In the narrow gap between a row of houses and a concrete wall, a constant metallic sound echoes in the stagnant midday air over the village of Tuol Sambo. A man who strenuously slaves away at the nearby water pump creates the hollow sound. Despite his efforts, the water stream that flows into his bucket is very thin and broken.
The well, the only source of fresh water in the village, serves 93 families, according to local residents. They were among the about 300 families that were evicted from Borei Keila, an inner-city community in Phnom Penh by the Phan Imex development firm last January.
In 2003 Phan Imex agreed to construct ten apartment buildings to house around 1700 families in exchange for villagers’ land. Until today only eight of the promised buildings have been built. In 2008 20 families affected by HIV had already been evicted from Borei Keila and relocated at Tuol Sambo. The village had become known to locals as the ‘AIDS village’. The village has gone through a division that may soon be finalised by a wall.
The company moved the evictees to remote and rural Tuol Sambo: more than 20 kilometres away from their former homes in Phnom Penh. Until July they lived in provisional huts before they could move into the bare brickwork houses the company compensated the families with.
Sous Souvan, one of the evictees, says that she was paid that for 1300 Riel per hour for women, and 1500 Riel for men, Phan Imex hired the evictees to build the houses themselves.
Since they moved in the situation has worsened rather than improved for many. The budget contained no money for sanitary systems, no electricity, no paint on the walls, and no furnishing.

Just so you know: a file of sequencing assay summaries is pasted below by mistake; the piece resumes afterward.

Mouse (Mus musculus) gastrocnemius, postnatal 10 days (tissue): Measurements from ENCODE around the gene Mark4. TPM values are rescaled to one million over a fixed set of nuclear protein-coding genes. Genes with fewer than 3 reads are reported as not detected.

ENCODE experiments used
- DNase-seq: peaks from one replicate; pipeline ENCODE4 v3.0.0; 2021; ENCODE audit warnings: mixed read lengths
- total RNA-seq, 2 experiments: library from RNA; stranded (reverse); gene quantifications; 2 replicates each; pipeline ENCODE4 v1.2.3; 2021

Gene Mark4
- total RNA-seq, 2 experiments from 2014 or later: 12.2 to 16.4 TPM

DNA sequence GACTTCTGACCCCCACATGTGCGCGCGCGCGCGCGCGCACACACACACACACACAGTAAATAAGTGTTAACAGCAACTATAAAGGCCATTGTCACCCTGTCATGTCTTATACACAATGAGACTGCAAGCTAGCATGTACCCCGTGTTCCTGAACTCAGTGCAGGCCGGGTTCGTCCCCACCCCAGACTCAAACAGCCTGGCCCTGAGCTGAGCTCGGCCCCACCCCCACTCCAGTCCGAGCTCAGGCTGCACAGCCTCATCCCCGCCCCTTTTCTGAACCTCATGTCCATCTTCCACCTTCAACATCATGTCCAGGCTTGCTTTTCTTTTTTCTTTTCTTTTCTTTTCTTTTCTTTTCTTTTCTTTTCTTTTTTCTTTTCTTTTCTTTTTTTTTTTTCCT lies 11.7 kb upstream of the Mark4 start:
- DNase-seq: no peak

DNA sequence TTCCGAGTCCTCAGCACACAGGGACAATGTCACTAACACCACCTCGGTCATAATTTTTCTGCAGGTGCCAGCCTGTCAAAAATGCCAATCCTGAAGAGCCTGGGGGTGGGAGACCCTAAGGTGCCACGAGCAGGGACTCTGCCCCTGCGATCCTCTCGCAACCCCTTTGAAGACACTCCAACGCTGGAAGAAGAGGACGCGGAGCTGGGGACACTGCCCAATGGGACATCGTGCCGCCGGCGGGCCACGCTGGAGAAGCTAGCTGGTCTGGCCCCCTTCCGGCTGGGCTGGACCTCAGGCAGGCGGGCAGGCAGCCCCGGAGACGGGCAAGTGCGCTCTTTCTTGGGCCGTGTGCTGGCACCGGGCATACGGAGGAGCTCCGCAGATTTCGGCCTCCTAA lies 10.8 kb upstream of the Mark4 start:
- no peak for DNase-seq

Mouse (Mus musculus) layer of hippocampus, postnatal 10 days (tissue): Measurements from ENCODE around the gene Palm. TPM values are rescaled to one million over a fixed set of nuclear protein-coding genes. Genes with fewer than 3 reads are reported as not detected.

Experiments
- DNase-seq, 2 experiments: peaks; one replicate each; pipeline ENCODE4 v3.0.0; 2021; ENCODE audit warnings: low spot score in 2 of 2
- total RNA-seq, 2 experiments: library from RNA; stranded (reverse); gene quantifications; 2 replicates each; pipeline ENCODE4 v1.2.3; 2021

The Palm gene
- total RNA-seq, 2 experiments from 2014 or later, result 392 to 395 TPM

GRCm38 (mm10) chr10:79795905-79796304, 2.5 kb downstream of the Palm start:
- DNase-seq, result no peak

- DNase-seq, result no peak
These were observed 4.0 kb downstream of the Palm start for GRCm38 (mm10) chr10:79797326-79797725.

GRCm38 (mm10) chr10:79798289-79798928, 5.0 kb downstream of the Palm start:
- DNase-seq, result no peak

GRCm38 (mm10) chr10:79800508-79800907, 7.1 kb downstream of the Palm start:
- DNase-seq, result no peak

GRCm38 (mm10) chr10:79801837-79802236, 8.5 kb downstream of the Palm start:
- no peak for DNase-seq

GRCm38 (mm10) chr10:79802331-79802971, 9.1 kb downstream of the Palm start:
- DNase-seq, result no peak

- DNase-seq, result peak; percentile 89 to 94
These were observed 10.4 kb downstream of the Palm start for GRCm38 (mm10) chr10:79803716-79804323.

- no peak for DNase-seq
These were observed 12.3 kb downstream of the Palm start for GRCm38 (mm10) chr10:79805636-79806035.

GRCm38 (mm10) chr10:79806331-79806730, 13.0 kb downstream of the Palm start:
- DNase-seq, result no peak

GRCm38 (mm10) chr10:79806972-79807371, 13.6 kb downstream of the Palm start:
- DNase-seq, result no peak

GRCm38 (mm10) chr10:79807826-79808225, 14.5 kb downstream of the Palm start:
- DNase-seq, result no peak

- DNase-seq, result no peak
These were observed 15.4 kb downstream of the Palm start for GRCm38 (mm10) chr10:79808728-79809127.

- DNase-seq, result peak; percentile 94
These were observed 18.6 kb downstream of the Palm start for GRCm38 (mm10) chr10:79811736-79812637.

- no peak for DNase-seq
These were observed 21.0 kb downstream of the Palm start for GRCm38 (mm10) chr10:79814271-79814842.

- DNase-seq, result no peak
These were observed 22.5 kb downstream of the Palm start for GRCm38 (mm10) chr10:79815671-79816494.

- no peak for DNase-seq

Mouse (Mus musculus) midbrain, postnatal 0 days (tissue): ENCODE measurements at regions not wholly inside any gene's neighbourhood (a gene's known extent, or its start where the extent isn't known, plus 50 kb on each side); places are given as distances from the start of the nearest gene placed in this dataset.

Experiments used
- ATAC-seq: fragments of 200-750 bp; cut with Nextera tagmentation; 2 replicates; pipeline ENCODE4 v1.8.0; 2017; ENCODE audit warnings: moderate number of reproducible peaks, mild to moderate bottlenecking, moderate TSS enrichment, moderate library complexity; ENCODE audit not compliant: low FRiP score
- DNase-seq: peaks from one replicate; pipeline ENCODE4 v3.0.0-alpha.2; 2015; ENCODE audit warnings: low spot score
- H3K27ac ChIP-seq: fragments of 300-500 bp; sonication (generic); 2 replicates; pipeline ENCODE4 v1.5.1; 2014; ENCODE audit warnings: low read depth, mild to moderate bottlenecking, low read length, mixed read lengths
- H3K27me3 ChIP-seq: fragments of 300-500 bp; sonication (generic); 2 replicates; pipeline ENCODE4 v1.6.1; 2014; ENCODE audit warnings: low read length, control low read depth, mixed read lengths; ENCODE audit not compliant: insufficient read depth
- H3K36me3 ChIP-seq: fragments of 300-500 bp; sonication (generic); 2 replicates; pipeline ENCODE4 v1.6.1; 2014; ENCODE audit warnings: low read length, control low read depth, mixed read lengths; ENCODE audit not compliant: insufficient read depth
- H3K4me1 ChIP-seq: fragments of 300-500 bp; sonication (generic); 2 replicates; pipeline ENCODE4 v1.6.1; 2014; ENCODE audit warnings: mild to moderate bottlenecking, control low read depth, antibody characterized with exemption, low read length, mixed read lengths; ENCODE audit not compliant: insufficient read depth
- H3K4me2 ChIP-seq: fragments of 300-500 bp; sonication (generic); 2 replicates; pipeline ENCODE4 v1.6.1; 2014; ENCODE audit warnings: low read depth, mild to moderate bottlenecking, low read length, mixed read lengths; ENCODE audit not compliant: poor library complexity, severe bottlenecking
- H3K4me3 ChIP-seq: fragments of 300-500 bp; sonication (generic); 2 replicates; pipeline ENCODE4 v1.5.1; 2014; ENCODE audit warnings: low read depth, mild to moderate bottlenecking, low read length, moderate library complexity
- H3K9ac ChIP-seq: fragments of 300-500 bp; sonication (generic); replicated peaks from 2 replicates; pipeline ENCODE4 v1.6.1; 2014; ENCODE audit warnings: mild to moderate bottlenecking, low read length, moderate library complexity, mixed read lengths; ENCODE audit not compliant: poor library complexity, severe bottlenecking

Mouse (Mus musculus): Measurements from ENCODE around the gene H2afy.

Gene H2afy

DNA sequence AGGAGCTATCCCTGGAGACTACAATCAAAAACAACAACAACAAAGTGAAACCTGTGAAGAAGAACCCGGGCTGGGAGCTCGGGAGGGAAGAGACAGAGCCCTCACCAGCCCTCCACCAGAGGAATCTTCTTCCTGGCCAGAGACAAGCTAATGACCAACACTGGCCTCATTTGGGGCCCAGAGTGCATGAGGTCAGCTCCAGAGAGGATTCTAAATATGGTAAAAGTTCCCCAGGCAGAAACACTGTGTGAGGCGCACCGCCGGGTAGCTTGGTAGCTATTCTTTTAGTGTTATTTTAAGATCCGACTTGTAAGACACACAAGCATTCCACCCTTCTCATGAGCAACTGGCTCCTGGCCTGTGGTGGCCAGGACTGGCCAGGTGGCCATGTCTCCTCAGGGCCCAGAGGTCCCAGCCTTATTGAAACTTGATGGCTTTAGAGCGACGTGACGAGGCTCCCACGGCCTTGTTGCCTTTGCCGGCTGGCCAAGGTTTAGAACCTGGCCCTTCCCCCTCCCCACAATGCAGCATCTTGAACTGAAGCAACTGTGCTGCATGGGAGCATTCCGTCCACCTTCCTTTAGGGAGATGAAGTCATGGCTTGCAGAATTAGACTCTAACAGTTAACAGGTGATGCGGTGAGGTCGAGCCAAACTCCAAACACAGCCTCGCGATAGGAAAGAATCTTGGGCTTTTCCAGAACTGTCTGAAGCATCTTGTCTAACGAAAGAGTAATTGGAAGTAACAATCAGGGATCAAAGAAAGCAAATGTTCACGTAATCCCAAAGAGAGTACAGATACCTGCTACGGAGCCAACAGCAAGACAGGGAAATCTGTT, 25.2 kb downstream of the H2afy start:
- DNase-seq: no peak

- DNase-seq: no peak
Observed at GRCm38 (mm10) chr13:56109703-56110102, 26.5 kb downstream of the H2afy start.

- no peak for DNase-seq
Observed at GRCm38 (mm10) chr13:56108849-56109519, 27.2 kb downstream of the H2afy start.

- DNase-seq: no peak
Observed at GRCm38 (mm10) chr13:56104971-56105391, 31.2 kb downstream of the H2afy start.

HIV-positive Ven Thy stands in front of her house. Photograph: Erika Pineros/7Days
A wall separates the Phan Imex property and the property of the people they evicted in January 2012. Photograph: Erika Pineros/7Days
A duck farmer, the only villager who makes an independent living. Photograph: Erika Pineros/7Days
Like all evicted families who received compensation from Phan Imex, motodop Sous Sovan, his wife Nget Kheng, and three children had to make this bare house a home.
At 1pm on an ordinary Thurday, Sous Sovan and his wife sit in front of their roughshod house. Sous, the only earner of the family, is not working.
“I think the NGOs would have helped us if the company (Phanimex) hadn’t built us the houses,” he says.
Wistfully staring across the street at the light yellow painted houses with red tiled roofs he adds:
“The other side of the village is a different world. They have everything there: running water, toilets, and good work.”
Another 80 families live on the “other side of the village,” according to Tek Sopheak, the Cambodian head of the operations in Toul Sambo of the NGO Caritas.
Since 2008, 45 evicted families from Borei Keila have been relocated here. All but three are HIV-positive, according to Sopheak. The remaining 35 come from Sama Ki village – they were not evicted.
The familes have ever since relied on NGO aid. The yellow houses with red-tiled roofs that were finished by the Caritas in 2009 feature sanitary systems and electricity.
Apart from Caritas other NGOs like Licadho and Friends International provide the community with medical care, food donations, vocational education and work.
Ven Thy, 40, and her family were evicted and relocated in Tuol Sambo in 2008.
The frail woman has delicate ankles and wrists. She sits and leans against a wall inside her house. Her lips are dry as parchment. She speaks slowly.
“People from other villages don’t come to visit us because we have HIV.” She knows that the people on the other side of the village envy her community for the infrastructure and housing that is provided by the NGOs.
In answer to that she says: “They are better off because we are ill and they are not.”
She and her husband are HIV-positive. “At the moment I feel okay but I survive from day to day,”she says. In Borei Keila they used to craft and repair furniture. Now her husband is too weak to work.
Apart from that it is unlikely that the isolated market situation in Tuol Sambo would provide enough customers for the family’s former business. Like Sous from the other side of the village Ven Thy is the only earner in a family of five.
Mith Samlanh, the Cambodian partner NGO of Friends International,provides her with work in a so-called home based production programme.
According to Mith Samlanh programme coordinator Man Phally the NGO employs members of eight different families in the programme.